Abstract
The multiarmed restless bandit framework allows to model a wide variety of decisionmaking problems in areas as diverse as industrial engineering, computer communication, operations research, financial engineering, communication networks etc. In a seminal work, Whittle developed a methodology to derive wellperforming (Whittle’s) index policies that are obtained by solving a relaxed version of the original problem. However, the computation of Whittle’s index itself is a difficult problem and hence researchers focused on calculating Whittle’s index numerically or with a problem dependent approach. In our main contribution we derive an analytical expression for Whittle’s index for any Markovian bandit with both finite and infinite transition rates. We derive sufficient conditions for the optimal solution of the relaxed problem to be of threshold type, and obtain conditions for the bandit to be indexable, a property assuring the existence of Whittle’s index. Our solution approach provides a unifying expression for Whittle’s index, which we highlight by retrieving known indices from literature as particular cases. The applicability of finite rates is illustrated with the machine repairmen problem, and that of infinite rates by an example of communication networks where transmission rates react instantaneously to packet losses.
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Notes
This can be shown by introducing socalled dummy bandits with zero cost and fixed state, see Verloop (2016).
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Acknowledgements
We would like to thank Zhang Yi and Alexey Piunovskiy for helpful discussions on optimal impulse control. This research is partially supported by the French Agence Nationale de la Recherche (ANR) through the project ANR15CE250004 (ANR JCJC RACON) and by ANR11LABX0040CIMI within the program ANR11IDEX000202. U. Ayesta has received funding from the Department of Education of the Basque Government through the Consolidated Research Group MATHMODE (IT129419).
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Appendices
A Proof of Propositions
In this section we provide the proofs of different propositions. For ease of notation, we removed the subscript k from all the proofs in this section.
1.1 A.1 Proof of Proposition 1
Proof
Since \({\mathcal {U}}_{REL}\) is nonempty, there exists a stationary optimal policy \(\phi ^*\) that optimally solves the subproblem (6) for a bandit. Define \(n^*= \min \{ m\in \{ 0,1,\ldots \}: S^{\phi ^*}(m)=1 \}\). This implies \(S^{\phi ^*}(m)=0~\forall ~m<n^*\) and \(S^{\phi ^*}(n^*)=1\). From the structure on the transition rates and jump probabilities in (i) of Proposition 1, we have \(q_k^1(N, N+i) = 0,~\forall ~i\ge 1\), \( \ q_k^0(N, N+i) = 0,~\forall ~i\ge 2\), and \(p_k^a(N, N+i) =0,~\forall ~i\ge 1, a =0, 1\). The above transition structure ensures that all the states \(m> n^*\) are transient. Hence \(\pi ^{\phi ^*}(m)=0 ~\forall ~ m >n^*\). Thus, the following holds under the optimal policy \(\phi ^*\):
and lumpsum cost under the optimal policy \(\phi ^*\) is given by:
From Markov chain theory, the average number of times state y is visited in the next decision epoch under action a given the current state x can be written as:
Given that the parameters satisfy (i) of Proposition 1, the lumpsum cost can equivalently be written as;
In the above expected lumpsum cost, the first term is the contribution in cost due to transition from states \(0,1,2, \cdots , n^*1\) and the second term is that for the transition from state \(n^*\). Additionally, it exploits the fact that \(\pi ^{\phi ^*}(m)=0 ~\forall ~ m >n^*\). It follows from the expressions of the above expected costs that the long run average cost under the optimal policy \(\phi ^*\),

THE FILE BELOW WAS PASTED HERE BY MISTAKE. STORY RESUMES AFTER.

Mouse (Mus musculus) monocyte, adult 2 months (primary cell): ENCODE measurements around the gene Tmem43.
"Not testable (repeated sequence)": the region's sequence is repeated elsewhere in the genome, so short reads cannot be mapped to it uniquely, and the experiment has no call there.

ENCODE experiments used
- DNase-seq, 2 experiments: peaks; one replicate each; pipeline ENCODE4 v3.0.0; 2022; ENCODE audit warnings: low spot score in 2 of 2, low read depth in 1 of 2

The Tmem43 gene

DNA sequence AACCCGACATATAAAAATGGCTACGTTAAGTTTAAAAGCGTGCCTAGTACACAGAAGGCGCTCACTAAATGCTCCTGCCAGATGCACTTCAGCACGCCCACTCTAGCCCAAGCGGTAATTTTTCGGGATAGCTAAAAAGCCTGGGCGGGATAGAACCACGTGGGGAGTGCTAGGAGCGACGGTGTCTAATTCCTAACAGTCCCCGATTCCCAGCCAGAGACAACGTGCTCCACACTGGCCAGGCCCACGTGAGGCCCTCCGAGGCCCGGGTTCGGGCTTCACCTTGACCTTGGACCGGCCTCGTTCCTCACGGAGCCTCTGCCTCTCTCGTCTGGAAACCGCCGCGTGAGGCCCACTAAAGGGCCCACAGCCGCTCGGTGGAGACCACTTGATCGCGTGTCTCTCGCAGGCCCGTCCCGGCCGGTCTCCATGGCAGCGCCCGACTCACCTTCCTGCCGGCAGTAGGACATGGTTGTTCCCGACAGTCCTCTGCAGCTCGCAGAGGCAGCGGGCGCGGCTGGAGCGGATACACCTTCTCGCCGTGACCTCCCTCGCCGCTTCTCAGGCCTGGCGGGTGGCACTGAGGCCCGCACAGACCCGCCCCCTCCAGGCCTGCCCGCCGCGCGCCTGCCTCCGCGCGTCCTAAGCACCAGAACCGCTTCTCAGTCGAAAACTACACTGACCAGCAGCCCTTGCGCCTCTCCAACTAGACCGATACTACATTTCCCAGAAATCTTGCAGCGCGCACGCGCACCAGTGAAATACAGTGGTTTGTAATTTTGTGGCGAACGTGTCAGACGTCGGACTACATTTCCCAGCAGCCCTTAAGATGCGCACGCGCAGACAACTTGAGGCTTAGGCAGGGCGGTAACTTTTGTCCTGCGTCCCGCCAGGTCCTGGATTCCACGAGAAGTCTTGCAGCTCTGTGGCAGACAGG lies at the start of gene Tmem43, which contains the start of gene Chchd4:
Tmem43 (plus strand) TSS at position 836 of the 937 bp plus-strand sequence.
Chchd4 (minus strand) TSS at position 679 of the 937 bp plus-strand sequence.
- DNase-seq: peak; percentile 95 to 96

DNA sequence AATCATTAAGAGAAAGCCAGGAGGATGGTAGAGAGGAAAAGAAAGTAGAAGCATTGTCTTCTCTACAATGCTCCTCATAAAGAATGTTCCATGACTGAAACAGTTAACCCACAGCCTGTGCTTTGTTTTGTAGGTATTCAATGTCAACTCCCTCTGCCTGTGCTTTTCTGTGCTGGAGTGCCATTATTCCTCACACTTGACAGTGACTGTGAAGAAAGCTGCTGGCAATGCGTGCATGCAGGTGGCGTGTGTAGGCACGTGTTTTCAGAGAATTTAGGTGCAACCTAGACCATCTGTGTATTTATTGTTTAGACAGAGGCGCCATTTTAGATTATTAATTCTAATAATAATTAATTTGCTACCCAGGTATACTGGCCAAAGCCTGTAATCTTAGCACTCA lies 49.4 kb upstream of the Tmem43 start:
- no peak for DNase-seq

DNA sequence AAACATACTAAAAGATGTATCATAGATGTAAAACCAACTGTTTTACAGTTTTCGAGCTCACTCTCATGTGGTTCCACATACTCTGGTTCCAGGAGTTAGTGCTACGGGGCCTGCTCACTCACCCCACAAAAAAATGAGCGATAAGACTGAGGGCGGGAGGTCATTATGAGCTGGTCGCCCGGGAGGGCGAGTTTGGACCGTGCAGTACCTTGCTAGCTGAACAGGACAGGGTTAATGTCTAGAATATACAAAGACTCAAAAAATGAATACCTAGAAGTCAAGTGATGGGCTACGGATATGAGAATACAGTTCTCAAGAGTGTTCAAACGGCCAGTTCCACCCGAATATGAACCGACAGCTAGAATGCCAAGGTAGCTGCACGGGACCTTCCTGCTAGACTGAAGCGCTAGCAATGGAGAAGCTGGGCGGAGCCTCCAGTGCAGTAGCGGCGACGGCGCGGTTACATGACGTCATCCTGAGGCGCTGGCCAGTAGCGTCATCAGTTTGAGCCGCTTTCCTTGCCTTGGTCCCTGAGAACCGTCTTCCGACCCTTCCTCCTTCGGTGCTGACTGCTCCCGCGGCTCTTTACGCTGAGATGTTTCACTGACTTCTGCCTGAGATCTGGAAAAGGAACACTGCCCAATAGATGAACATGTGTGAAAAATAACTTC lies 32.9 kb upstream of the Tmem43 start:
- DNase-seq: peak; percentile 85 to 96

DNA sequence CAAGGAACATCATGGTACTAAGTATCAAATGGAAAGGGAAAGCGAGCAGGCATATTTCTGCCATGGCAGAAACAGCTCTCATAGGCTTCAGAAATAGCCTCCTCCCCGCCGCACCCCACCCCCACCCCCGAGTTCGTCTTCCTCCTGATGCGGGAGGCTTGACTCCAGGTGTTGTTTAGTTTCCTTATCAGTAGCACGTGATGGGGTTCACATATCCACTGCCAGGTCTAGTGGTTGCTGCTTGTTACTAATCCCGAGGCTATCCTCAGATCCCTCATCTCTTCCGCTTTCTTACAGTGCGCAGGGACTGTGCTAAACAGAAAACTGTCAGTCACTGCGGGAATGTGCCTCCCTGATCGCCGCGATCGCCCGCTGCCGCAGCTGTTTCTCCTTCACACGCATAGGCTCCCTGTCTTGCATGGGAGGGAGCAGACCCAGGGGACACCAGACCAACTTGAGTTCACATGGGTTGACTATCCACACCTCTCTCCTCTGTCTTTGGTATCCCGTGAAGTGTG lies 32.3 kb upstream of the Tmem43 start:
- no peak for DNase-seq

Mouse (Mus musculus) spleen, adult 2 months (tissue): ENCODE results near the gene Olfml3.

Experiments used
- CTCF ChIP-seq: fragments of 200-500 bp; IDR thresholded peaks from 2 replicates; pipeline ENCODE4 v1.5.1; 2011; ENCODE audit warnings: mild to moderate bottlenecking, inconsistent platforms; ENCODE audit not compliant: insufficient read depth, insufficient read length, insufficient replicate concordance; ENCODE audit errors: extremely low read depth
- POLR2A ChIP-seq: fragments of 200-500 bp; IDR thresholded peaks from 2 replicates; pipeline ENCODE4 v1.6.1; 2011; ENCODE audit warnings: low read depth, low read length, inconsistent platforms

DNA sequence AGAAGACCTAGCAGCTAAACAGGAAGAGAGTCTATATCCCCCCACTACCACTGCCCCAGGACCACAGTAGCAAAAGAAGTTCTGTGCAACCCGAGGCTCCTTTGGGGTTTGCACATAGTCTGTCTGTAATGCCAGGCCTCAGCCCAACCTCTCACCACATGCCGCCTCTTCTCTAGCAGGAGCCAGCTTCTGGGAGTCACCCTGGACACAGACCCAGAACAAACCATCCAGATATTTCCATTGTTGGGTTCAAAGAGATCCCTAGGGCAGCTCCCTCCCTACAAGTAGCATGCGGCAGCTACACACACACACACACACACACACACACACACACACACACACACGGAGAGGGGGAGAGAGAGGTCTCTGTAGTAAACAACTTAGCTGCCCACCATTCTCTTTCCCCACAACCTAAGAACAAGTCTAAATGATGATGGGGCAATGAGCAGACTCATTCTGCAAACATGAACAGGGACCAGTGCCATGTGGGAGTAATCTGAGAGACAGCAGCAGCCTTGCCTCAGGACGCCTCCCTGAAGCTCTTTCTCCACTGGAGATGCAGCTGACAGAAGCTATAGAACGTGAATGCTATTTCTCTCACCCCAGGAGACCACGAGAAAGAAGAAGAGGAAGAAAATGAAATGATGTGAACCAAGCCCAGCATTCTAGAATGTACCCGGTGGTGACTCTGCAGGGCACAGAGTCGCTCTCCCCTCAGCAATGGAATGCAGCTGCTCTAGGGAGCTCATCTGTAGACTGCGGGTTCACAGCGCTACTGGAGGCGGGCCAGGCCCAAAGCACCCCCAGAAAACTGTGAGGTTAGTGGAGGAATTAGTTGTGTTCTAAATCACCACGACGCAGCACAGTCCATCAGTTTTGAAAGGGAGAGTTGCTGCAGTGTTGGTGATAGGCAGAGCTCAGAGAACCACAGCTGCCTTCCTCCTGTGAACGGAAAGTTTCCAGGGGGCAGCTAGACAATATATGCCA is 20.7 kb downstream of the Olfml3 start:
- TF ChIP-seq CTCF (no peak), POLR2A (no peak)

is the same as the long run average cost under a 0–1 type threshold policy with threshold \(n^*\),
Thus, a 0–1 type of threshold policy with threshold \(n^*\) is optimal when (i) is satisfied. The alternate rates (ii) can be proven to result in 0–1 type threshold optimality along the similar lines by considering the set \(\max \{ m\in \{ 0,1,\ldots \}: S^{\phi ^*}(m)=0 \}\). \(\square \)
1.2 A.2 Proof of Proposition 2
Proof
We will focus on 0–1 type of threshold policies throughout the proof. The case of threshold policies of type 1–0 can be proven similarly. Since an optimal solution of problem (6) is of threshold type for a given subsidy W, the optimal average cost will be \(g(W) := \min \nolimits _n{g^{(n)}(W)}\) where
We denote the minimizer of g(W) by n(W). Note that the function g(W) is a lower envelope of affine nonincreasing functions of W due to the nonnegative nature of \({\mathbb {E}}(f(\cdot ))\). It thus follows that g(W) is a concave nonincreasing function.
It follows that the right derivative of g(W) in W is given by \({\mathbb {E}}(f(N^{n(W)}, S^{n(W)}(N^{n(W)})))\). Since g(W) is concave in W, the right derivative is nonincreasing in W. Together with the fact \({\mathbb {E}}(f(N^n, S^n(N^n)))\) is strictly increasing in n, it hence follows that n(W) is nondecreasing in W. Since an optimal policy is of 0–1 threshold type, the set of states where it is optimal to be passive can be written as \(D(W) = \{m: m \le n(W)\}\). Since n(W) is nondecreasing, by definition this implies that bandit k is indexable. \(\square \)
1.3 A.3 Proof of Proposition 3
We will focus on 0–1 type of threshold policies throughout the proof. Let \({\tilde{W}}(n)\) be the value for subsidy such that the average cost under threshold policy n is equal to that under threshold policy \(n1\). By using (6), we have \({\mathbb {E}}(T(N^n, S^n(N^n)))  {\tilde{W}}(n) {\mathbb {E}}(f(N^n, S^n(N^n))) = {\mathbb {E}}(T(N^{n1}, S^{n1}(N^{n1})))  {\tilde{W}}(n) {\mathbb {E}}(f(N^{n1}, S^{n1}(N^{n1})))\). Hence, \({\tilde{W}}(n)\) is given by,
which is the same as (7). Since \({\tilde{W}}(n)\) is monotone, it can be verified by exploiting threshold optimality that \(g({\tilde{W}}(n)) = g^{(n)}({\tilde{W}}(n)) = g^{(n1)}({\tilde{W}}(n))\). Similarly, \(g({\tilde{W}}(n1)) = g^{(n1)}({\tilde{W}}(n1)) = g^{(n2)}({\tilde{W}}(n1))\). Further, monotonicity of \({\tilde{W}}(n)\) implies the following two possibilities:

1.
Nondecreasing nature, i.e., \({\tilde{W}}(n1)\le {\tilde{W}}(n)\)

2.
Nonincreasing nature, i.e., \({\tilde{W}}(n1)\ge {\tilde{W}}(n)\)
But \({\tilde{W}}(n1)\ge {\tilde{W}}(n)\) results in a contradiction from indexability and 0–1 type of threshold optimality. Thus, \({\tilde{W}}(n)\) has to be nondecreasing, i.e., \({\tilde{W}}(n1)\le {\tilde{W}}(n)\).